AbstractsComputer Science

Tag line tracking and Cardiac Motion Modeling from Tagged MRI


Institution: Auburn University
Year: 2006
Keywords: Electrical and Computer Engineering
Record ID: 1776053
Full text PDF: http://hdl.handle.net/10415/607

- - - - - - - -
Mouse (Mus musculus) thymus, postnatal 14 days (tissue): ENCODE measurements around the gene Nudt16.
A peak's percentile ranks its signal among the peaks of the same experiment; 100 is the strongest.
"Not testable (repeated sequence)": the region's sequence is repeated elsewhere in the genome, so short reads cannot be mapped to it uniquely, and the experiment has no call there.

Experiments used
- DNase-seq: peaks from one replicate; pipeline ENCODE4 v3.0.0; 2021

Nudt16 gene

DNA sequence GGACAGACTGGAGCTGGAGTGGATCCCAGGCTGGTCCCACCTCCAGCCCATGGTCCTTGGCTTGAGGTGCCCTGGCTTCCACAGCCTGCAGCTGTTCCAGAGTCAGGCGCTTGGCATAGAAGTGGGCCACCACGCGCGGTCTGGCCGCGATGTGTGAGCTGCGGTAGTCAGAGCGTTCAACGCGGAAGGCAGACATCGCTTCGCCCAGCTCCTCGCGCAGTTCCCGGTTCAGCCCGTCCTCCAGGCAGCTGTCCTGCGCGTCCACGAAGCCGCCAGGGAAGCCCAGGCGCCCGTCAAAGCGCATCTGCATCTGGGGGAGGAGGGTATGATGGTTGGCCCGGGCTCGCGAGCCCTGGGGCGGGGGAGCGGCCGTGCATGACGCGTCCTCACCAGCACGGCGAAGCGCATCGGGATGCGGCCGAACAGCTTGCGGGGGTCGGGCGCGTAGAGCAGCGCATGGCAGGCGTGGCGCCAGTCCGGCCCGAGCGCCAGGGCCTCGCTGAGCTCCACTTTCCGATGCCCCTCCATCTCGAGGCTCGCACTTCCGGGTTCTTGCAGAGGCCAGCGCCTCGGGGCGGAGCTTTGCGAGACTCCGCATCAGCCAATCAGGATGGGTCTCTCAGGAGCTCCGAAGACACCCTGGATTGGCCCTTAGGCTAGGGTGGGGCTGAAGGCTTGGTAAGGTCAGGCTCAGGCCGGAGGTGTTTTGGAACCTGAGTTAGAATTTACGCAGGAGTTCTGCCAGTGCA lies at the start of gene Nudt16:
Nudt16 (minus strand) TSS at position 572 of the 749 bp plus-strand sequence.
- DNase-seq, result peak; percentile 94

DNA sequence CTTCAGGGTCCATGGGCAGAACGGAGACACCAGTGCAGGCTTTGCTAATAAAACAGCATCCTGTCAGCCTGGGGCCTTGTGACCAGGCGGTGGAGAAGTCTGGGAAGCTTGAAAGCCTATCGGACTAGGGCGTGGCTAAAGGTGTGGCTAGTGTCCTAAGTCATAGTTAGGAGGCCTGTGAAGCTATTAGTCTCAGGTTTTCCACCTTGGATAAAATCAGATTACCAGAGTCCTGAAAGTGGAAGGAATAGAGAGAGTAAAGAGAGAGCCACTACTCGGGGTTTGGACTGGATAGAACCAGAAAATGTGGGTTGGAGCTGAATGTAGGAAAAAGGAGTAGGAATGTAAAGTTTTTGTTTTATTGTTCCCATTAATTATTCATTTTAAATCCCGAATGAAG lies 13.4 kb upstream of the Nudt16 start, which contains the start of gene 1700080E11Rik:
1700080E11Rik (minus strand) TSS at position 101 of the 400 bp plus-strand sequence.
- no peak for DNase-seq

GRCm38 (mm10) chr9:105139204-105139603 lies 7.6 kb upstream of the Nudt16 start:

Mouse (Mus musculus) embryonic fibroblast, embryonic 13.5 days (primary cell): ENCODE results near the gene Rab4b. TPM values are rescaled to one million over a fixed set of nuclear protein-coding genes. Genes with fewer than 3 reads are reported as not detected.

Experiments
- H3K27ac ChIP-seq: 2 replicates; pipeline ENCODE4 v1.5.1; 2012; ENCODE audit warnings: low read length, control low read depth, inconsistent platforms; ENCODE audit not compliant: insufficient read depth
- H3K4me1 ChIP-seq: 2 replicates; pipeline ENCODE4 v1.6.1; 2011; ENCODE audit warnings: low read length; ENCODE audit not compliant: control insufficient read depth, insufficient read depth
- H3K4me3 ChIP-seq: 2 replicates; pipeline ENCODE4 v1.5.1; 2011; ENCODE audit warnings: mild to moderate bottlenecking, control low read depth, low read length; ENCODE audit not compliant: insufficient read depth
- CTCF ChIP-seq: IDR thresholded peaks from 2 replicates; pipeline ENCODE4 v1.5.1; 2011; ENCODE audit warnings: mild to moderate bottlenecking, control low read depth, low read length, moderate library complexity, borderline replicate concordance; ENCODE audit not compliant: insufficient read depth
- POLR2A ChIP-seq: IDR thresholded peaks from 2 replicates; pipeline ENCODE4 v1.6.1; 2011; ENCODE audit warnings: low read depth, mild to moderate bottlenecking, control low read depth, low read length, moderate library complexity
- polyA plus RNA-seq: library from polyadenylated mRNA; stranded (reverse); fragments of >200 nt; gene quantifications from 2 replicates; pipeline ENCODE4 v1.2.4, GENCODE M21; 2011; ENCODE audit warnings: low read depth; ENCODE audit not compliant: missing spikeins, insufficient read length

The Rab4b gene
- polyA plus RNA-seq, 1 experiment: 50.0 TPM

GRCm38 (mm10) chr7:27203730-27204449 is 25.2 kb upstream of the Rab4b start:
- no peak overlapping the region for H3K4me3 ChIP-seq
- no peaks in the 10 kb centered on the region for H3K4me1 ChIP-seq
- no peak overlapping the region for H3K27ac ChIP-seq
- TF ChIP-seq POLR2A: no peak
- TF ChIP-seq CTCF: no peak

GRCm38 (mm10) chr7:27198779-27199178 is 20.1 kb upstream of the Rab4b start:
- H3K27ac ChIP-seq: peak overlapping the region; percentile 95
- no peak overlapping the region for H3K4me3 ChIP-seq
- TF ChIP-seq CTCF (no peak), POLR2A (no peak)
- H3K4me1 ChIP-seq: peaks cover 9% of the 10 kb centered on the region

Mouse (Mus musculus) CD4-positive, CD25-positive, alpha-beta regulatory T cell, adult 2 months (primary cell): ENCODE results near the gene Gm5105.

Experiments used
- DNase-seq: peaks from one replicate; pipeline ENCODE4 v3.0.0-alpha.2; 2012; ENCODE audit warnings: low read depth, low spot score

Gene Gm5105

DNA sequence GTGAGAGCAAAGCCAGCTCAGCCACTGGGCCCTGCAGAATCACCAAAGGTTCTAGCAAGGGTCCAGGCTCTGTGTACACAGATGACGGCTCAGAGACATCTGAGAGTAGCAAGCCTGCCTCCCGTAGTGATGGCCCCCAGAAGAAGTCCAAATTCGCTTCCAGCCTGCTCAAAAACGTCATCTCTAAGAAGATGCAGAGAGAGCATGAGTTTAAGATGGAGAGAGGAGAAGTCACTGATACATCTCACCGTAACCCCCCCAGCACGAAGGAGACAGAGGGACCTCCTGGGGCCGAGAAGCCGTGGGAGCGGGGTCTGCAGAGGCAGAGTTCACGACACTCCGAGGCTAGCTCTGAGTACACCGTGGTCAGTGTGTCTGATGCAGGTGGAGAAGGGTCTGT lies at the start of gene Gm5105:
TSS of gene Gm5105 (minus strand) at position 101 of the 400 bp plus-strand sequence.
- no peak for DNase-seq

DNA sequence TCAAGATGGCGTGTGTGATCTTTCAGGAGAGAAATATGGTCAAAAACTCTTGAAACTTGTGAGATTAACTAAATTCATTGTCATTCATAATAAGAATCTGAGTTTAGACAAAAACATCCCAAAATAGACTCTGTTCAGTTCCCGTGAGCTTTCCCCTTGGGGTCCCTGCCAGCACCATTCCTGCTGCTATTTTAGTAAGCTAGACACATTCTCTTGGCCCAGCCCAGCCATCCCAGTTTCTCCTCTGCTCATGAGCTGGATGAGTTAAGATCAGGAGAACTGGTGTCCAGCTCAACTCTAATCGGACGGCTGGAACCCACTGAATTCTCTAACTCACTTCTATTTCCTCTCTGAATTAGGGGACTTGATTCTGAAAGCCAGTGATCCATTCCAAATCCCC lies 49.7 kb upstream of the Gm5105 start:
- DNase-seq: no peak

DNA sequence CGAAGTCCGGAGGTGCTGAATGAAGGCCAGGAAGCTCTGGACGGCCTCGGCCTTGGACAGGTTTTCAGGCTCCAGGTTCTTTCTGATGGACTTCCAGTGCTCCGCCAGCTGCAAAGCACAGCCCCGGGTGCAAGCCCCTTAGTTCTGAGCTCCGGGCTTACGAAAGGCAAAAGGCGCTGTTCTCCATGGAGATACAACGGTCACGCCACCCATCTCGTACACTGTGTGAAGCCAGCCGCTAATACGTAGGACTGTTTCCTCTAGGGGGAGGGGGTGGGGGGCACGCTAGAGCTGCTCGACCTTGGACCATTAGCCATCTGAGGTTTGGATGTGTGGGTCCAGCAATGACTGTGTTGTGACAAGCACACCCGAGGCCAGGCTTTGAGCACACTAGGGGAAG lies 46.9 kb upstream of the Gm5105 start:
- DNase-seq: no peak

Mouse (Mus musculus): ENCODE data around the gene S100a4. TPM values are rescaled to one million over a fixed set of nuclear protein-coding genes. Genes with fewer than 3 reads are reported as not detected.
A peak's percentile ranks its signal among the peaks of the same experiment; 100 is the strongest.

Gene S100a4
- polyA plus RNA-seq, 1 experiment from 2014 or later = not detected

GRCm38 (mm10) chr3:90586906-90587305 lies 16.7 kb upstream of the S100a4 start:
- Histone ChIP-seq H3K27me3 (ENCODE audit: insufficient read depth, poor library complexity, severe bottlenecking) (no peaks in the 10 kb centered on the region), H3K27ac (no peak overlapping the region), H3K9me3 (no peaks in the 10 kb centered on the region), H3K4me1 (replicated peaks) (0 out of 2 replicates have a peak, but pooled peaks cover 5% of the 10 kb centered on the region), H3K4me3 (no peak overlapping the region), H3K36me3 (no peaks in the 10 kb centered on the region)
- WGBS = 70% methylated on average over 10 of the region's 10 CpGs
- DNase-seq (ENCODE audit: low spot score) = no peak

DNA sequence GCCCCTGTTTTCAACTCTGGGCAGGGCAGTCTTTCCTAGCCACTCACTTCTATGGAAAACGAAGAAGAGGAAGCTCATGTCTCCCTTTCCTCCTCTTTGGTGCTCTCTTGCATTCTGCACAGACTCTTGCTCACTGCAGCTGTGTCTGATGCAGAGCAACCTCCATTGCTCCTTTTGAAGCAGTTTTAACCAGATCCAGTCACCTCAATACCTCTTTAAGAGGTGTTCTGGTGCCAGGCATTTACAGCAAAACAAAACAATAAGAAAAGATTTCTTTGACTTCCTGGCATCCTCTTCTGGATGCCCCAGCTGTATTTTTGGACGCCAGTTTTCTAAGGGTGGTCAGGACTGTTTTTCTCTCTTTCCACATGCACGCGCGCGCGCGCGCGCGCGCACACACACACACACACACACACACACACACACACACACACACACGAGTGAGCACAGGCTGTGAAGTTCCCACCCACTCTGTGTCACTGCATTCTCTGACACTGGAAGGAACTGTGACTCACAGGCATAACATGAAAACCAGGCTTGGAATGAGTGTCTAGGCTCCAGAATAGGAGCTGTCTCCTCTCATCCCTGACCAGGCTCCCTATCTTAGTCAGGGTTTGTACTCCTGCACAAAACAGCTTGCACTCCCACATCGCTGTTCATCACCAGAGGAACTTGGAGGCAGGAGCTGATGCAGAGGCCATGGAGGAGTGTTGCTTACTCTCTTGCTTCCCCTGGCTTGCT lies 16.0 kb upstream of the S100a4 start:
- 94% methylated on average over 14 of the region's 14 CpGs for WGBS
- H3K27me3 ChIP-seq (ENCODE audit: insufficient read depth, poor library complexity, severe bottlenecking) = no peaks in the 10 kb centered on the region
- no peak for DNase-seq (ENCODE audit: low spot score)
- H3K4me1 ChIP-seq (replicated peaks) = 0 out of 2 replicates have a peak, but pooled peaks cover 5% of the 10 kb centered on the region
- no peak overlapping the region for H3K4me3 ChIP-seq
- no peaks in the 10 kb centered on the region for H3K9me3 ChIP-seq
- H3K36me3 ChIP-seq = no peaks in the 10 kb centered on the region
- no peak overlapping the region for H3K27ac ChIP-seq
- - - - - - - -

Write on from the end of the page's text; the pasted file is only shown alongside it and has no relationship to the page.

Magnetic resonance (MR) tagging magnetically labels specified regions of the myocardium, which appear in the MR images with a spatially encoded pattern of dark stripes called tag lines. The deformation of these tag lines reflects the deformation of the underlying tissue, making it possible to quantitatively evaluate the regional myocardium deformation and strain. This is particularly valuable in the diagnosis of ischemia and infarction. In this dissertation, three new algorithms are presented to track the tag lines and reconstruct the cardiac left ventricle (LV) motion from tagged cardiac MR images. In the new statistical tag point classification algorithm, the candidate tag point positions are not pre-smoothed during tracking, allowing smoothness constraints to be applied only as the deformation model is fitted to the tag points. Two new algorithms based on three-dimensional (3-D) B-splines in prolate spheroidal coordinates are also presented in order to reconstruct the cardiac LV motion. One of these algorithms is used for 3-D LV motion reconstruction from tracked tag lines. The other combines tag tracking and motion reconstruction. These methods model the left ventricle with prolate spheroidal B-spline models, which offer several advantages. First, spatially localized B-spline basis functions offer better local control than globally-defined spherical harmonics. Second, their domain more closely matches the shape of the LV wall than Cartesian or cylindrical models. Third, the models can enforce smoothing across the apex and compute the strain at that location. Human and animal MR studies and simulations were used to validate the effectiveness of the new methods. The experimental results verified the effectiveness of the new tag line tracking and 3-D LV motion reconstruction algorithms.